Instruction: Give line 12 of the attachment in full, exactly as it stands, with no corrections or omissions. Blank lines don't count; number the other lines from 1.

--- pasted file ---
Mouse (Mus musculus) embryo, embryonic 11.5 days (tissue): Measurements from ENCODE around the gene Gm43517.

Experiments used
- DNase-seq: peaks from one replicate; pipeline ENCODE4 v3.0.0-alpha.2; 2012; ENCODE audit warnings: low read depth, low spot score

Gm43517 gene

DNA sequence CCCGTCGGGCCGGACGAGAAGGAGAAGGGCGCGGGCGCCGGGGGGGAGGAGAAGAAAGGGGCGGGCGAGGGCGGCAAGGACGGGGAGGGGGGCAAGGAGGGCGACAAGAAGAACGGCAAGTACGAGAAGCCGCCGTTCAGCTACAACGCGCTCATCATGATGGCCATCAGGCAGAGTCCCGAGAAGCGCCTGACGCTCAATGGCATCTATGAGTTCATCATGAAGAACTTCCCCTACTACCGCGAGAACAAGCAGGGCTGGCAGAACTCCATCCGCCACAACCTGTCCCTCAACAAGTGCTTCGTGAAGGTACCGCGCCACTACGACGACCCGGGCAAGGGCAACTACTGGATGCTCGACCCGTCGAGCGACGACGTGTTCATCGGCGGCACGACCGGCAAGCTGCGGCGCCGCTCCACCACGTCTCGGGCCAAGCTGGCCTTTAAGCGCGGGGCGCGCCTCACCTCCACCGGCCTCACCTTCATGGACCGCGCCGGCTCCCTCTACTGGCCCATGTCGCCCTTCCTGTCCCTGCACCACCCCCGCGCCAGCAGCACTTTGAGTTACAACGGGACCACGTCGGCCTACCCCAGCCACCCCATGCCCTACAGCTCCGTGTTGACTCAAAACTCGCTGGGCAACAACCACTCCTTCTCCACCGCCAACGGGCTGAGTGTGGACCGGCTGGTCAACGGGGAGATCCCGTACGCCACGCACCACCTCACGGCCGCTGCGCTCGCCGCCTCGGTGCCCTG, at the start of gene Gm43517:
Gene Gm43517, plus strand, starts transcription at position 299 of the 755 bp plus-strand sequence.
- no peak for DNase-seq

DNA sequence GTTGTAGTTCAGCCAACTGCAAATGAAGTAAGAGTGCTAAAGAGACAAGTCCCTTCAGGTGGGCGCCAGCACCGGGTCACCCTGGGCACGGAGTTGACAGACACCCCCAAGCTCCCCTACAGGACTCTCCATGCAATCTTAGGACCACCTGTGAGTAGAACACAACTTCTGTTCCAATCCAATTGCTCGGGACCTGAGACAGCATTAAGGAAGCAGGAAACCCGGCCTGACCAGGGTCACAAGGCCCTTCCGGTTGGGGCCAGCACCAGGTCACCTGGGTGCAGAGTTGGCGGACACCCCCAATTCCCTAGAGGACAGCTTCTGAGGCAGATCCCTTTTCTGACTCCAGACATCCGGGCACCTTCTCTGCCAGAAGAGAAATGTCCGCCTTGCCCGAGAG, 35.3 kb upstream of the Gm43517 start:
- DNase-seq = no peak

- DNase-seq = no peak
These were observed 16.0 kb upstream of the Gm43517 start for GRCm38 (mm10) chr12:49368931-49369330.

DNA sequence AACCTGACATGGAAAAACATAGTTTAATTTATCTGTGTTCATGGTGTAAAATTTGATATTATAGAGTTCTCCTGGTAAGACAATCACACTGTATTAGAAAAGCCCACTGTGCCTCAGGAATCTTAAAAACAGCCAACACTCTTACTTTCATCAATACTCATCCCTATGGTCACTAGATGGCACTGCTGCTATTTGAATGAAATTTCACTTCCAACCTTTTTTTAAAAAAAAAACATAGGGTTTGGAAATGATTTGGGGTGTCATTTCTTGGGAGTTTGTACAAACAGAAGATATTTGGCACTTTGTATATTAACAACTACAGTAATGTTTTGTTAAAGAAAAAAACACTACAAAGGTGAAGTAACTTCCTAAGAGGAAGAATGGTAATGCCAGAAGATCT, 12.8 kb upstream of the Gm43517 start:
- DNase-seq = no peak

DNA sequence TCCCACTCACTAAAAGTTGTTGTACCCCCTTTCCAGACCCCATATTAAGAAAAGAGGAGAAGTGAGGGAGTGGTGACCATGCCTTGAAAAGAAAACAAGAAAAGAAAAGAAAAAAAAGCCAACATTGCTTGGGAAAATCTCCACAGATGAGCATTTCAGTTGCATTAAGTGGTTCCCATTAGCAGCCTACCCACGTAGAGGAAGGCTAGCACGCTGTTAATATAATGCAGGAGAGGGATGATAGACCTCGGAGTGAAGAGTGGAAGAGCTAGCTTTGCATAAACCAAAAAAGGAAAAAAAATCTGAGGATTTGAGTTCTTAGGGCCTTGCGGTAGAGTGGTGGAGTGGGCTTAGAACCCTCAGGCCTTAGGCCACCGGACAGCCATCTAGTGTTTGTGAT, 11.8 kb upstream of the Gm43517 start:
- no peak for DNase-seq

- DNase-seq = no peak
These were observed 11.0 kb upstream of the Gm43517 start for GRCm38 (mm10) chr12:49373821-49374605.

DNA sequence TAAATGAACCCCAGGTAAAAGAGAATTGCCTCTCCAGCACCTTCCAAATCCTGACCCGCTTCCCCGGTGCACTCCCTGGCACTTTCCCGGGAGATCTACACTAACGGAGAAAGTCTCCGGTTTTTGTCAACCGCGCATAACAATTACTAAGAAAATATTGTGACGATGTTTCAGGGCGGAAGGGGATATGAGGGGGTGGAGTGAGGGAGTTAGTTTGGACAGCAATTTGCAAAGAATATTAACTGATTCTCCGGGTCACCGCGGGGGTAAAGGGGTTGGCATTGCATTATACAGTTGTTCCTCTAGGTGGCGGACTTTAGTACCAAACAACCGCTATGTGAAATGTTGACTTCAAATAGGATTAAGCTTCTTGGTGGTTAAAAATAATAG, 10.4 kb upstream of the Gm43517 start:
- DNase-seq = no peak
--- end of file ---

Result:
DNA sequence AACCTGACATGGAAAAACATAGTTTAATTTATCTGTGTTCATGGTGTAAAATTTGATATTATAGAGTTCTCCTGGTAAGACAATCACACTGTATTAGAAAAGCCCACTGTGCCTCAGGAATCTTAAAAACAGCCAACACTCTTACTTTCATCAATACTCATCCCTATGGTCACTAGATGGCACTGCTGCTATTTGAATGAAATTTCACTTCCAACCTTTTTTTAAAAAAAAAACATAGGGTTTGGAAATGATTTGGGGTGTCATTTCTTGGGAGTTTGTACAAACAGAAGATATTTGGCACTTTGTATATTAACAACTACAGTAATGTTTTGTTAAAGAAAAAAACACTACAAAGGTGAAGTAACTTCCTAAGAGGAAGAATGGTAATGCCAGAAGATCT, 12.8 kb upstream of the Gm43517 start: